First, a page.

Happy 50th NASA! What you've meant to us.
In the course of work on a client's news announcement today, I learned from a colleague that today marks the 50th anniversary of when President Eisenhower signed the National Aeronautics and Space Act, which spawned the creation of NASA. I wasn't alive at the time, but I find the period of history and the motivation behind the Act's passage fascinating. We were falling behind the Soviets in the space race. This country was shocked by the launch of Sputnik and it brought into immediate realization that a dramatic turnaround was needed to reassert our scientific and engineering dominance.
Being in the high-tech and life-sciences industries, we have great reason to celebrate this birthday. It has been argued a great deal over the years how important the set of government initiatives that included NASA was to spawning an era of technological innovation unequaled in history. This included the creation of the Advanced Research Projects Agency (ARPA), which eventually created the Internet; education programs intended to train a new generation of engineers; and significantly increased support for scientific research.
More importantly to us and our business, however, about 10 years after the creation of NASA, it launched the NASA Innovative Partnerships Program, which has been the central link between the agency and the commercial sector. In particular, this program has provided incentives through investments for the private sector to come up with inventions that could benefit NASA, as well as provide access to NASA inventions that commercial companies can use to create new innovative products. NASA publishes a publication annually called Spinoff "featuring successfully commercialized NASA technology."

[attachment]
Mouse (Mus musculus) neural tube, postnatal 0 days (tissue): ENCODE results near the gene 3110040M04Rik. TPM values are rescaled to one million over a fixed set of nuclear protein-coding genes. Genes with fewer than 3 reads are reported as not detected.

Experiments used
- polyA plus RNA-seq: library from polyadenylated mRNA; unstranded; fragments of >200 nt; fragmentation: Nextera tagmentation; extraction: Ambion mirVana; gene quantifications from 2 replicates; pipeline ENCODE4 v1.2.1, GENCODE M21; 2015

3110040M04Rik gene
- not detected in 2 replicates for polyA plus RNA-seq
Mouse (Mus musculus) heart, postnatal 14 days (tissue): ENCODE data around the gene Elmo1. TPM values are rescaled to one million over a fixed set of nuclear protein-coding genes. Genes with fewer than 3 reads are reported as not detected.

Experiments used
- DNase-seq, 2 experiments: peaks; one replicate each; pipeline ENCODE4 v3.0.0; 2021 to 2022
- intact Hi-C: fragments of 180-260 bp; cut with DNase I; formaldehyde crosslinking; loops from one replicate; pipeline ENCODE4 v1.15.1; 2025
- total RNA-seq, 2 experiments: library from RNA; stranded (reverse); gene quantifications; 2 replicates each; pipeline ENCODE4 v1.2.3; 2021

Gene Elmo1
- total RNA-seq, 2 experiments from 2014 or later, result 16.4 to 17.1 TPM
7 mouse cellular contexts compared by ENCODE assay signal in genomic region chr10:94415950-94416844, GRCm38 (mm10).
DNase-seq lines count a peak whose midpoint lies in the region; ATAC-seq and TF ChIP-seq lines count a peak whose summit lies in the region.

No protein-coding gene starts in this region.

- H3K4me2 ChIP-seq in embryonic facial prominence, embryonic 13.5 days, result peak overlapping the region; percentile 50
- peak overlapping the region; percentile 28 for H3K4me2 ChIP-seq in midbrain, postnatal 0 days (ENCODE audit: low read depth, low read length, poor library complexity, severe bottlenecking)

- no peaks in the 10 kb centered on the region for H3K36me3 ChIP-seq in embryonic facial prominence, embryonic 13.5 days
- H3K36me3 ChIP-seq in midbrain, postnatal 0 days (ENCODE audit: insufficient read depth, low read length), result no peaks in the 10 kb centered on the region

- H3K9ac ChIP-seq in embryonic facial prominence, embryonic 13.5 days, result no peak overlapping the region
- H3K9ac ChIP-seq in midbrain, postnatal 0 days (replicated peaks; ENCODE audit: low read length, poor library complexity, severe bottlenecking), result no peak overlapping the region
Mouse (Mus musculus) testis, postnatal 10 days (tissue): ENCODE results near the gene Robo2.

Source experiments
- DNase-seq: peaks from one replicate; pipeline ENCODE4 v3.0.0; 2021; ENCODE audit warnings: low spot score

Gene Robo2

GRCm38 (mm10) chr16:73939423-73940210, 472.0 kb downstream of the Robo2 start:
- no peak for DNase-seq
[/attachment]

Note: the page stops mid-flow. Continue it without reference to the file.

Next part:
This article lists 10 of the more interesting NASA inventions that we use every day. The ones that apply to me include water filters, ear thermometers, cordless tools and satellite radio/TV. It also includes long-distance telecommunications on the list, giving some insight into how important NASA has been to accelerating this industry.
So, while NASA symbolizes our scientific and technology leadership over the past 50 years, the question is whether we can maintain it. The government has reduced the role it plays, and we're in a period of time when there is less and less interest in math and science in schools and enrollment in computer science programs is way down. What is it going to take for us to maintain our leadership? Can the private sector alone ensure this will happen, or does the government need to play a similar role it did in the 1950's in catalyzing a renewed focus, perhaps around something like alternative energy or nanotechnology? What do you think?